The number of people with Alzheimer's disease will nearly triple in the next 40 years, a new report predicts. The study estimates that there will be 13.8 million people with the disease by 2050. Nearly 5 million Americans are affected now. The U.S. government and the Alzheimer's Association funded the study. A future study will estimate the health care costs. The Alzheimer's Association predicts they will rise to more than $2 trillion. The new study is based on information from 10,802 Chicago residents. All were ages 65 or older when the study began. Researchers kept track of them up to 18 years. They were assessed for dementia every 3 years. The estimates also include data from the 2010 census. Much of the increase in Alzheimer's is tied to the aging of the huge baby boomer generation. The census estimated that the population of people 65 and older will more than double by 2050. All of these estimates assume that no medical breakthroughs will occur. So far, there is no effective way to prevent or treat Alzheimer's disease. The journal Neurology published the study February 6. USA Today and HealthDay News wrote about it.
By Robert H. Shmerling, M.D.
Harvard Medical School
What Is the Doctor's Reaction?
It's hard to overestimate the impact of Alzheimer's disease.
For someone with the disease, for family and friends, and for society, Alzheimer's disease is nothing short of a tragedy. We don't know what causes it. But we do know the effects. Alzheimer's gradually but relentlessly destroys people's ability to think and function on their own.
Despite decades of research, we have no effective way to prevent this disease. And, once it begins, we have no effective treatments to reverse the brain damage. Medicines approved to treat Alzheimer's disease may have a modest impact on slowing down the disease. But the average person with the disease may have a hard time knowing whether these medicines are helping at all.
Now comes word that new cases of Alzheimer's disease are predicted to increase dramatically in the United States. The medical journal Neurology published the new estimates. Researchers are predicting that by 2050 Alzheimer's disease will:
- Affect 3 times as many people as it does now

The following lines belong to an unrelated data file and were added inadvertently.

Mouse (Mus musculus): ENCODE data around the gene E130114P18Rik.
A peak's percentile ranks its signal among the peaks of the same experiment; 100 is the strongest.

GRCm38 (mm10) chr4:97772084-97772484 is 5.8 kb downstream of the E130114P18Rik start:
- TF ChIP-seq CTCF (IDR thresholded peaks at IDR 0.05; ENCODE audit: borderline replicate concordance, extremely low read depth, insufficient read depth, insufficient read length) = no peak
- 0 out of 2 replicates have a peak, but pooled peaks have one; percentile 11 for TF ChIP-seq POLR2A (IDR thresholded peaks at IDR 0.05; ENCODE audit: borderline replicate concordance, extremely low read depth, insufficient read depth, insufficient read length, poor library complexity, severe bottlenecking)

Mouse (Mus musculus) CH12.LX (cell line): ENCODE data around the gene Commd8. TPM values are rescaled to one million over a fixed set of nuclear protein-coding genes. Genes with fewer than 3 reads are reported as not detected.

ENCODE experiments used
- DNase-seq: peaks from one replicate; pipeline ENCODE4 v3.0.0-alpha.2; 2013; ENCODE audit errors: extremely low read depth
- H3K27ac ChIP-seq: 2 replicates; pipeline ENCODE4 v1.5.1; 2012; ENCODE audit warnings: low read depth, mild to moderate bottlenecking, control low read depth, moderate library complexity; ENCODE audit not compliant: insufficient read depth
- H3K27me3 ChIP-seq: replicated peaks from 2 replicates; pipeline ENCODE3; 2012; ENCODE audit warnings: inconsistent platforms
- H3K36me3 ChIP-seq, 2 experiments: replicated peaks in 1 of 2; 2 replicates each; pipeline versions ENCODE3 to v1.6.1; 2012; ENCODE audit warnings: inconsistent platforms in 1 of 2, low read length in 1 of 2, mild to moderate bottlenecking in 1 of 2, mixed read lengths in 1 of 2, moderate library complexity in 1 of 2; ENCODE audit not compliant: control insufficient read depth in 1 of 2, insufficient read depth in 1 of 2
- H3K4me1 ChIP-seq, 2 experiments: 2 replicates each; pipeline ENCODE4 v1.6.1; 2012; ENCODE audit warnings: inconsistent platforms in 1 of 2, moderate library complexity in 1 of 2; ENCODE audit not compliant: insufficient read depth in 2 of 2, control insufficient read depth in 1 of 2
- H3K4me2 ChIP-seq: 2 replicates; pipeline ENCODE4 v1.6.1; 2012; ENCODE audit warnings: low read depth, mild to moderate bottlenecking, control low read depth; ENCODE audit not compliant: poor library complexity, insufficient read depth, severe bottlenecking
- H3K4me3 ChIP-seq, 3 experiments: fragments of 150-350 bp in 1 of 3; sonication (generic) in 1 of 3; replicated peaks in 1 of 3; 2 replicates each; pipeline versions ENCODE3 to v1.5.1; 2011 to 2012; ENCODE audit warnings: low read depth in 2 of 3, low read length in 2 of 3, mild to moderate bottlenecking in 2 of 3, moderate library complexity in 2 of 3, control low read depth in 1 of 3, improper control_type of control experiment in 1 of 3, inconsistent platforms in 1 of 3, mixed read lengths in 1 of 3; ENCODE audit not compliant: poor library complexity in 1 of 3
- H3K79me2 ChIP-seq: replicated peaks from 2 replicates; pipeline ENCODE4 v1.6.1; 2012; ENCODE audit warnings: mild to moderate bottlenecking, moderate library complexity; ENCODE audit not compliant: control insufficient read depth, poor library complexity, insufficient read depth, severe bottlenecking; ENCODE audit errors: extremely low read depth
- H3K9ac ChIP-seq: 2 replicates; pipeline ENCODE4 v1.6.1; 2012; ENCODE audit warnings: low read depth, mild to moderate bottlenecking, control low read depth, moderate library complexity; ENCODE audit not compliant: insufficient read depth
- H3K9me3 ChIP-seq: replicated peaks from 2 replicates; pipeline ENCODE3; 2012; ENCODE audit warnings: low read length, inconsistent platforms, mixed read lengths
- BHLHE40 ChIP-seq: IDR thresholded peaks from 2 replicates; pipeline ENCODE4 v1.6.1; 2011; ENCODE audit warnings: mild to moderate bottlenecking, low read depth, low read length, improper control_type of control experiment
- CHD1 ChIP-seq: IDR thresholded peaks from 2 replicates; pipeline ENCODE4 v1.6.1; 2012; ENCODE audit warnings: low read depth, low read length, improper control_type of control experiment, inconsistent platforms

- Affect 13.8 million people (compared with 4.7 million in 2010)
- Affect 7 million people over age 85 (compared with 1.8 million in 2010)
These numbers are alarming, to say the least. They mean a vast expansion of the devastation and heartache so well known to people who have the disease and their families. Beyond that personal impact, the estimated cost of caring for people with this disease is $100 billion or more each year. Of course, costs will rise even higher if the disease becomes more common.
The discovery of an effective prevention or treatment could reduce these numbers. But the authors point out that any new treatment probably would not have an impact right away. So, unless the estimates in this new report are wrong, the hard truth is that we'd better gear up for a big increase in Alzheimer's disease.
What Changes Can I Make Now?
There are no reliable ways known to prevent Alzheimer's disease. However, you can take measures to increase your chances of maintaining good brain function as you age.
Here's what you can do:
- Exercise regularly. Past research suggests that physically active people are 50% less likely to develop Alzheimer's disease than people who get little exercise.
- Change your diet. A diet thats high in fiber, fruits, vegetables and omega-3 fatty acids has been linked to a lower risk of Alzheimer's disease.
- Maintain a healthy blood pressure. This may require loss of excess weight, a low-salt diet and, in many cases, medicines.
- Keep your blood lipids in a good range. This includes total, LDL and HDL cholesterol levels. Weight loss and dietary changes can help. However, you may need medicines, too.
- Avoid excess weight. Check your body mass index. If it's high, talk to your doctor about how to reduce it. Weight loss programs and increased exercise are usually the first steps to take. But sometimes medicines or surgery are recommended.
- Don't smoke. If you smoke, commit to giving up the habit. While some can quit on their own, many smokers need help. Your doctor may recommend a structured smoking cessation program, medicines or both.
- Keep your mind active. Some research has found that dementia is less common among those with a busy social life and hobbies. Mentally challenging activities, such as board games or crossword puzzles, are often recommended. However, their overall benefit is uncertain.
Keep in mind that not everyone with memory problems or other problems with brain function has Alzheimer's disease or dementia. For example, some people thought to have dementia turn out to have depression, thyroid disease or side effects from medicines. These are important to consider because they can be reversed with treatment.
What Can I Expect Looking to the Future?
It's vital that researchers keep track of Alzheimer's disease rates. If these new estimates are accurate, much work is ahead. Health care professionals, insurers and public health officials will need to plan for the care and added resources required by the rising numbers of people with this dreadful disease.
You can also expect to hear much more about research to find the cause (or causes) of the disease. The discovery of a cause would be a major breakthrough that could lead to more effective preventive measures and treatments.